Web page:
Fifty years after the Supreme Court determined in Gideon v. Wainwright that criminal defendants must be provided with counsel, scholars and practitioners from around the country grappled with continued limits on access to justice during an Harvard Law School conference in April titled “Toward a Civil Gideon: The Future of Legal Services.”

The keynote speech, given by Professor Gene Nichol of the University of North Carolina School of Law, explored how the Gideon case came about and what it has meant for access to justice. “Gideon sparks celebration, the way it should, but mainly it mocks us,” he said. “Between its marginalization on the criminal side and its brutal rejection on the civil side, it is at best the glass one-third full. And the two-thirds it leaves unsatisfied says more than any other stark reality about what sort of people we actually have become.”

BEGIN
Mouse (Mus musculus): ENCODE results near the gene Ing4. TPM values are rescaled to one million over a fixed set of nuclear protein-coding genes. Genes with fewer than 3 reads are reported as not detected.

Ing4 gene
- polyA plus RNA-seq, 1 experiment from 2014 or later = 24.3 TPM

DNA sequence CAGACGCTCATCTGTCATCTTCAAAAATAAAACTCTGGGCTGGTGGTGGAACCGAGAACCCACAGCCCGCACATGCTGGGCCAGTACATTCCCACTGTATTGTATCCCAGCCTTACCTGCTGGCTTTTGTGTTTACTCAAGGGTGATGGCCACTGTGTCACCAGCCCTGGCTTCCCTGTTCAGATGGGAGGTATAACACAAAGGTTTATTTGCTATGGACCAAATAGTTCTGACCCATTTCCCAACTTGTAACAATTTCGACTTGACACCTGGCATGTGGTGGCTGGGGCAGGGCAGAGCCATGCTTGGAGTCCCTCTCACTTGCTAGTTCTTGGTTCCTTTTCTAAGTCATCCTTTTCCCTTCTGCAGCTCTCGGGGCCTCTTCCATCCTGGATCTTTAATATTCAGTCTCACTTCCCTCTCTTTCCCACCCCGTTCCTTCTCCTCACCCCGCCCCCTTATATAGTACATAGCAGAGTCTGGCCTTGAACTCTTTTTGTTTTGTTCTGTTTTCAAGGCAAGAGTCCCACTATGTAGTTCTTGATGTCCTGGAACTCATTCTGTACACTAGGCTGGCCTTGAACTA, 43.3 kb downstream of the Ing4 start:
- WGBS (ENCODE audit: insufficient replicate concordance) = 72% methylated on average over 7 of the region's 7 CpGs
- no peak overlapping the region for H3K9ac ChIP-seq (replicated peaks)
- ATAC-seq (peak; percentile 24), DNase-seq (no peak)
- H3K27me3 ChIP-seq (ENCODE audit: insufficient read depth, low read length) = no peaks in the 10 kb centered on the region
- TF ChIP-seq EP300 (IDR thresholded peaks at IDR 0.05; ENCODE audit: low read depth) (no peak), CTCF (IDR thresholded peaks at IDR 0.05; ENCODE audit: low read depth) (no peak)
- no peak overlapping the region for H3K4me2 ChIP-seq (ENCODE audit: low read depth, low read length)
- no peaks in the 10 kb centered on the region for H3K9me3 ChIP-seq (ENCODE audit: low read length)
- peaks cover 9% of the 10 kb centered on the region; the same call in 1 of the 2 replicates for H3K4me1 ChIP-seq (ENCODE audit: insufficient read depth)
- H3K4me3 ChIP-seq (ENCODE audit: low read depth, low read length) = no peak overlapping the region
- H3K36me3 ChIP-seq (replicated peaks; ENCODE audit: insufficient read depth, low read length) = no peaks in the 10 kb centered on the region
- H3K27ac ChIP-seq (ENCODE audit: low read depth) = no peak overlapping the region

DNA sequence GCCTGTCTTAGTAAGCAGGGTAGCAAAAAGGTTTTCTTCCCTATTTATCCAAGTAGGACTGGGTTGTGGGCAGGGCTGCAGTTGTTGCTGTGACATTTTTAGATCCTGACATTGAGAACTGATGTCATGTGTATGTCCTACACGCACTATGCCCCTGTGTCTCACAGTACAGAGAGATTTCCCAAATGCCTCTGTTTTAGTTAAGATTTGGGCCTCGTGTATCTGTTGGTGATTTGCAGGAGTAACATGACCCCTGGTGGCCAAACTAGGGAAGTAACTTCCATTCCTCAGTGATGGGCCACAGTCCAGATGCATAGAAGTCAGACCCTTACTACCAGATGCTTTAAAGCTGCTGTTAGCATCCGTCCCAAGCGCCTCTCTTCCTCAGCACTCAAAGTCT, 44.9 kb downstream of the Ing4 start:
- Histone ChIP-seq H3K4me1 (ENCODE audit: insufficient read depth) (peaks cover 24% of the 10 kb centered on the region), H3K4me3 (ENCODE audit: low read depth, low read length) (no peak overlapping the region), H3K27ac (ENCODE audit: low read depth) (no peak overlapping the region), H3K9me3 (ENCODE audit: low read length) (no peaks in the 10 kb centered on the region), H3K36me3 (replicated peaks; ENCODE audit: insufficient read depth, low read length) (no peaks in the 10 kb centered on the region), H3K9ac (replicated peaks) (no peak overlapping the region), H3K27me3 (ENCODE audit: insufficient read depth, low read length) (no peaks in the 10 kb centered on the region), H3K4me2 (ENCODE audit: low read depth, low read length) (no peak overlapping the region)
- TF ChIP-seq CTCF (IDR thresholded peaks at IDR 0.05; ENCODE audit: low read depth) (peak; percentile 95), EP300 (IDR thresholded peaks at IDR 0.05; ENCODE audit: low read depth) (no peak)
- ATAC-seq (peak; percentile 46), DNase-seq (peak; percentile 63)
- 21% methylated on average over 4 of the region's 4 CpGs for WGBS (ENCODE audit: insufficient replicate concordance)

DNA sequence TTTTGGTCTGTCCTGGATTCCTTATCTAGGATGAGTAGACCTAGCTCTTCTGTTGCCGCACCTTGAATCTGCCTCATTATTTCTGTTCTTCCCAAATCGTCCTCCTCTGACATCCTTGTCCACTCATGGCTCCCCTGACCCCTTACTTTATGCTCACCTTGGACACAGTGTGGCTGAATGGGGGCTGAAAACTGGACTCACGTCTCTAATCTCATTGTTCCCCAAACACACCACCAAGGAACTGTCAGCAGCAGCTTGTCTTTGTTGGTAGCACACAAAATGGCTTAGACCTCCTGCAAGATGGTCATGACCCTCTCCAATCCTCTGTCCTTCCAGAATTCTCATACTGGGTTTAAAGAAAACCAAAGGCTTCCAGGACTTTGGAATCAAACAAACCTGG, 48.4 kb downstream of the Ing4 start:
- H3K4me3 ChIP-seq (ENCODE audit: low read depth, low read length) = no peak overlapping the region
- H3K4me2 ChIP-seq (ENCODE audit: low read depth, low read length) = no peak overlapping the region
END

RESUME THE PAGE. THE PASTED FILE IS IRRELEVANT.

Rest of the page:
Watch Gene Nichol’s keynote, “Lessons from Gideon, and The Struggle for Access to Justice (requires QuickTime)

The conference, which included HLS faculty and alumni, also considered the U.S. Supreme Court’s ruling in Turner v. Rogers, in which a narrow majority decided that civil litigants who face incarceration for contempt do not automatically have a right to counsel. Participants also explored the unmet needs of civil litigants, including in foreclosure cases. Another panel addressed the effectiveness of pro bono efforts, both in America and globally, as well as offering an analysis of legal aid cases.

Read more about the event on the Harvard Law School website.

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